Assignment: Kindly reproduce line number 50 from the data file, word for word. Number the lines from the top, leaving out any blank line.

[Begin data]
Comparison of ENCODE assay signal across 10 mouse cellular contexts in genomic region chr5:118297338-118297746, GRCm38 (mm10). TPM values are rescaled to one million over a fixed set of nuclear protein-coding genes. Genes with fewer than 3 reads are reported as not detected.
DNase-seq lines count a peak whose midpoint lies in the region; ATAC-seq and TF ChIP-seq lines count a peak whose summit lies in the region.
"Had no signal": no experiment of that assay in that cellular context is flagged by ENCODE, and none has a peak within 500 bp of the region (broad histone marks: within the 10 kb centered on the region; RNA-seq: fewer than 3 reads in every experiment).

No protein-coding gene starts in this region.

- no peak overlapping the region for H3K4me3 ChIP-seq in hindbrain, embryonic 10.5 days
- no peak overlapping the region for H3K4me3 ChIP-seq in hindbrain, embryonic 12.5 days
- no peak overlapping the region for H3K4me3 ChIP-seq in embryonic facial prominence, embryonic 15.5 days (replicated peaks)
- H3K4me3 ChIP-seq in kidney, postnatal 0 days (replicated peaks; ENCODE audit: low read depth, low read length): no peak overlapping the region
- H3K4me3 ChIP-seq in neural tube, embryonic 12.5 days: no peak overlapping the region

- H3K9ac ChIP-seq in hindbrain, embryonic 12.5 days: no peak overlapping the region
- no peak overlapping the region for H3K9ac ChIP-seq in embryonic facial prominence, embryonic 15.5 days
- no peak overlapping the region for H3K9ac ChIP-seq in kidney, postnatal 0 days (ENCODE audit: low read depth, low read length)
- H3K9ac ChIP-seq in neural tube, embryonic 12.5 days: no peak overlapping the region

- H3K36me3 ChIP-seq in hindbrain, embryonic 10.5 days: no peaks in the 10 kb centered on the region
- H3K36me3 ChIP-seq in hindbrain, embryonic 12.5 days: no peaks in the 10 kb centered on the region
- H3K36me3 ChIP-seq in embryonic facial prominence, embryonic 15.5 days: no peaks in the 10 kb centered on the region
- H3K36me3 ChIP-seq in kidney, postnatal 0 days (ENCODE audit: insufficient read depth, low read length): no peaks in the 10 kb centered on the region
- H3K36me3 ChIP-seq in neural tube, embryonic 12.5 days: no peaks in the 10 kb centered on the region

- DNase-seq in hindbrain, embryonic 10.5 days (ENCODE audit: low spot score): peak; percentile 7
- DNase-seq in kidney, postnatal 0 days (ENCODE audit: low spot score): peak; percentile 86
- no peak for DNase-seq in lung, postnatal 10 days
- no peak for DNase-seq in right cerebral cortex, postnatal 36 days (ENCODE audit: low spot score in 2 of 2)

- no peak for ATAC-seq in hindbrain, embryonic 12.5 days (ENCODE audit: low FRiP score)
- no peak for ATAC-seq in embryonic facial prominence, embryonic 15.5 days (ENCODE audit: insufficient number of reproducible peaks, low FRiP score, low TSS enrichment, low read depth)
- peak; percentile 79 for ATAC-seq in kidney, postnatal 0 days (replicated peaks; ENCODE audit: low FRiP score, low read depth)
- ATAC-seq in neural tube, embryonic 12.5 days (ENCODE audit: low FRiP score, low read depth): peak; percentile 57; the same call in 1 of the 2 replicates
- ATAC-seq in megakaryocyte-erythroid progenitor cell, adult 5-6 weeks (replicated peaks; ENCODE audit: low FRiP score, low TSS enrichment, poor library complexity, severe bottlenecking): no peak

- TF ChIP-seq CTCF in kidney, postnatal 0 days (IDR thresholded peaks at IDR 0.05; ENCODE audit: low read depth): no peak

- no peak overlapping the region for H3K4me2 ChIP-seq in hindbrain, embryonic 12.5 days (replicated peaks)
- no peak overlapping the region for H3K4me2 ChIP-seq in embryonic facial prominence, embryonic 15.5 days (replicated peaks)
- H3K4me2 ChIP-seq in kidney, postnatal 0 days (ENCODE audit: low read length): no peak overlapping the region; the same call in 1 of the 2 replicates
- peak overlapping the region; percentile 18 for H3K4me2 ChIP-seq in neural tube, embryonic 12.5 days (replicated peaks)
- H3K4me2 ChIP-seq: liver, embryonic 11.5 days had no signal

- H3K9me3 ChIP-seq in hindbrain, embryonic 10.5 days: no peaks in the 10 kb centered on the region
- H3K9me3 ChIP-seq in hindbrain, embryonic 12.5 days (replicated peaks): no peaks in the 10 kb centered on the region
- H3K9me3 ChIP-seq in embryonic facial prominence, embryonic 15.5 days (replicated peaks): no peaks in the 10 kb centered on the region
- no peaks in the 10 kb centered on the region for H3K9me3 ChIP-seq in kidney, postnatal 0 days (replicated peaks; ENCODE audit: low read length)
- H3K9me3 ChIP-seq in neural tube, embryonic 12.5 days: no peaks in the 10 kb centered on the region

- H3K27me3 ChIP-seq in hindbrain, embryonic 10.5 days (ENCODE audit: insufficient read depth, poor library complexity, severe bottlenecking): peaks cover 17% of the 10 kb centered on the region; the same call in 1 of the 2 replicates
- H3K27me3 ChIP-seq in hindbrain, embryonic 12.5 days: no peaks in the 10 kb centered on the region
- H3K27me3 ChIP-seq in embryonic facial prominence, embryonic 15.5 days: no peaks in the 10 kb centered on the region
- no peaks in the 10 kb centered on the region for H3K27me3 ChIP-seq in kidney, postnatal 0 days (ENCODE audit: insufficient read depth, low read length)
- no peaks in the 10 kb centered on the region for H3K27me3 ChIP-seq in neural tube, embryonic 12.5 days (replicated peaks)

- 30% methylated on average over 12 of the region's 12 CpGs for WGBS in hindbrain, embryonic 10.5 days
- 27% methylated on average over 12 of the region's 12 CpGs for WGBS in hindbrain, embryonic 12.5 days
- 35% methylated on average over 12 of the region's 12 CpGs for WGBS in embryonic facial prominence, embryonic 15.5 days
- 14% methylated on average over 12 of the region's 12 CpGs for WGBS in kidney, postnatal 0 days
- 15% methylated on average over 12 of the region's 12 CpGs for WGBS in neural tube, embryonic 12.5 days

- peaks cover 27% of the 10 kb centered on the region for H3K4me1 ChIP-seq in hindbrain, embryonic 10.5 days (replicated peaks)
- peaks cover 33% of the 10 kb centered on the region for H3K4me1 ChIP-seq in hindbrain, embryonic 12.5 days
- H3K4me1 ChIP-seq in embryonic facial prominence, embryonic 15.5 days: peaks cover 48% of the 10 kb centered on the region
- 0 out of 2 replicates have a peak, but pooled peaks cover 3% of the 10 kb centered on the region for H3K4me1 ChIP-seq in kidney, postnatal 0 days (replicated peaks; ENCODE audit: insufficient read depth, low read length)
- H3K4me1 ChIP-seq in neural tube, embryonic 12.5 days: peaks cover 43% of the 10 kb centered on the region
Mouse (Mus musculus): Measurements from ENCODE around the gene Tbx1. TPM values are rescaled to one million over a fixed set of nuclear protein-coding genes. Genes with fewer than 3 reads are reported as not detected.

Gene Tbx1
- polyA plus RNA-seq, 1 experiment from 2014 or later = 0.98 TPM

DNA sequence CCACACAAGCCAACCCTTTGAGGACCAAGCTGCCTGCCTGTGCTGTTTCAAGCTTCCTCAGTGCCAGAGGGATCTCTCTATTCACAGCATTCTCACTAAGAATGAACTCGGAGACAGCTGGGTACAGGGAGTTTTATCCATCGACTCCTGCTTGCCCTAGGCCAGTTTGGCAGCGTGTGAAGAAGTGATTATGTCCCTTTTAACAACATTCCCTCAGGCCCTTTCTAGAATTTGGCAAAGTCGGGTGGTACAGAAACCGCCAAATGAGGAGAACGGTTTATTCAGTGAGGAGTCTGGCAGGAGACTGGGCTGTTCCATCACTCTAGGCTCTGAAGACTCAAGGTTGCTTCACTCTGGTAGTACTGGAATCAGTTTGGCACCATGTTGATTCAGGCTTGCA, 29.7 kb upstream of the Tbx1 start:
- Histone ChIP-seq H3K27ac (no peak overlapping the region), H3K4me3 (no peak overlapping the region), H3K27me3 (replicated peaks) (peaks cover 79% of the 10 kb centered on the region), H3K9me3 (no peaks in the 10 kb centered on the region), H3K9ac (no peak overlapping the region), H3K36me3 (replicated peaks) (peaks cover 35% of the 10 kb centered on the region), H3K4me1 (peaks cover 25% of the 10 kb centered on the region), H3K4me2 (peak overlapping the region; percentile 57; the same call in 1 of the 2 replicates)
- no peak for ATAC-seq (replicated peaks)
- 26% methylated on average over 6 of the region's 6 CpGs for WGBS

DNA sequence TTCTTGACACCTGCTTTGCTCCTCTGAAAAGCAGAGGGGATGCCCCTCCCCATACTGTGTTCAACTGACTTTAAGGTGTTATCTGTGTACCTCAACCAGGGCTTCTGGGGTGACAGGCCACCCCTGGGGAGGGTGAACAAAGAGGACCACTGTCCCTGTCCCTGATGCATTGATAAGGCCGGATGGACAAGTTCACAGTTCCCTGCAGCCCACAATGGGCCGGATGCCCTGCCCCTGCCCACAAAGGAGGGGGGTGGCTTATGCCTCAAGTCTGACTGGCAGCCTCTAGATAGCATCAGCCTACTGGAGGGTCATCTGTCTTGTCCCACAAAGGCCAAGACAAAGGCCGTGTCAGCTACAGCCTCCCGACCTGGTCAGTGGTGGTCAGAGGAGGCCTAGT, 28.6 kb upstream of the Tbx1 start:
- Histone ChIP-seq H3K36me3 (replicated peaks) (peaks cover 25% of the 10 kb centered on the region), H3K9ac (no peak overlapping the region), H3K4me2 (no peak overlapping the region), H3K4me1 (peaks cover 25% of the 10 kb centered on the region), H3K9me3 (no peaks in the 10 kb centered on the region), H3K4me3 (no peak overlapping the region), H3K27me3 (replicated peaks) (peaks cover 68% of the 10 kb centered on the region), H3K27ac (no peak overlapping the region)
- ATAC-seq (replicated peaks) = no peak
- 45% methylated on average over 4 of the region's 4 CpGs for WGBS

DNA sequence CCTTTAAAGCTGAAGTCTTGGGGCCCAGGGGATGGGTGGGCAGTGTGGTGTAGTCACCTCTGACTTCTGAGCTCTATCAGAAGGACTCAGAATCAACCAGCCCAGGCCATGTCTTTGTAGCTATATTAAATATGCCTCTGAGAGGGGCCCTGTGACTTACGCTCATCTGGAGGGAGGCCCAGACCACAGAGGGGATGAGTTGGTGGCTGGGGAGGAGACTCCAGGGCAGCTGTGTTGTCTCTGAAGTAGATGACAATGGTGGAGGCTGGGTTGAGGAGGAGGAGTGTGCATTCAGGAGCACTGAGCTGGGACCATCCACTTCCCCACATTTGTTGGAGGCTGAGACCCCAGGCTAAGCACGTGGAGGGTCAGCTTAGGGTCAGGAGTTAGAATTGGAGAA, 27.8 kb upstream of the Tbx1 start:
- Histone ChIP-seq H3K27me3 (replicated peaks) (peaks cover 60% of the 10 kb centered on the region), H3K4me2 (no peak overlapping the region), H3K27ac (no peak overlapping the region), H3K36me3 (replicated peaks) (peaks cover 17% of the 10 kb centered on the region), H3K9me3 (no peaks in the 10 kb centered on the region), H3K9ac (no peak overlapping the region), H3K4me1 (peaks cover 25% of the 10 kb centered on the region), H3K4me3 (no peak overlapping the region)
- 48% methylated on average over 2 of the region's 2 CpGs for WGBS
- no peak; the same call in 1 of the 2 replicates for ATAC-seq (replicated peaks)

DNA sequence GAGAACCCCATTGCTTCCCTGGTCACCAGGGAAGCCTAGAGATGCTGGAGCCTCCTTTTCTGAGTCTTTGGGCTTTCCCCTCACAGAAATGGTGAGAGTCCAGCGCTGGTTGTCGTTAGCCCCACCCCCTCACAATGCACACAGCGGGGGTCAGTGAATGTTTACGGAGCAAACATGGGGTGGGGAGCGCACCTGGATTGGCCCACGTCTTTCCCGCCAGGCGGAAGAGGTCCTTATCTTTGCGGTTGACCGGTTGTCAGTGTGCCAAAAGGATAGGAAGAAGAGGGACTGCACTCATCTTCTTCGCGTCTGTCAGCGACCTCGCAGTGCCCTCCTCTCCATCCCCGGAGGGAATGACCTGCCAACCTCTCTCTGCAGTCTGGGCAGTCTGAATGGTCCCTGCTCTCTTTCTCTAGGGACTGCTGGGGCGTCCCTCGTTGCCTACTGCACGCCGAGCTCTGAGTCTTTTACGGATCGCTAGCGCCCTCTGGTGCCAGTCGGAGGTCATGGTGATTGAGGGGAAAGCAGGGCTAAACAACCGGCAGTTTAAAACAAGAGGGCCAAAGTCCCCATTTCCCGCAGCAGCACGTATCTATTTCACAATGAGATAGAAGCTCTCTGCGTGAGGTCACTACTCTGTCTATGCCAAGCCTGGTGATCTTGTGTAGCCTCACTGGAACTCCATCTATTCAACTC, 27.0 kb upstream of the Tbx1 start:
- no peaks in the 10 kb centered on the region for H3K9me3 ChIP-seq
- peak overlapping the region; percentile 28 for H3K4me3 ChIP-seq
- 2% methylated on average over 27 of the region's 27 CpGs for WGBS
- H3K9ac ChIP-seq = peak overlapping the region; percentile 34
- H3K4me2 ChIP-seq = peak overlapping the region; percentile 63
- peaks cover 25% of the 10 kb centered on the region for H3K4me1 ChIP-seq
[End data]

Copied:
- peaks cover 33% of the 10 kb centered on the region for H3K4me1 ChIP-seq in hindbrain, embryonic 12.5 days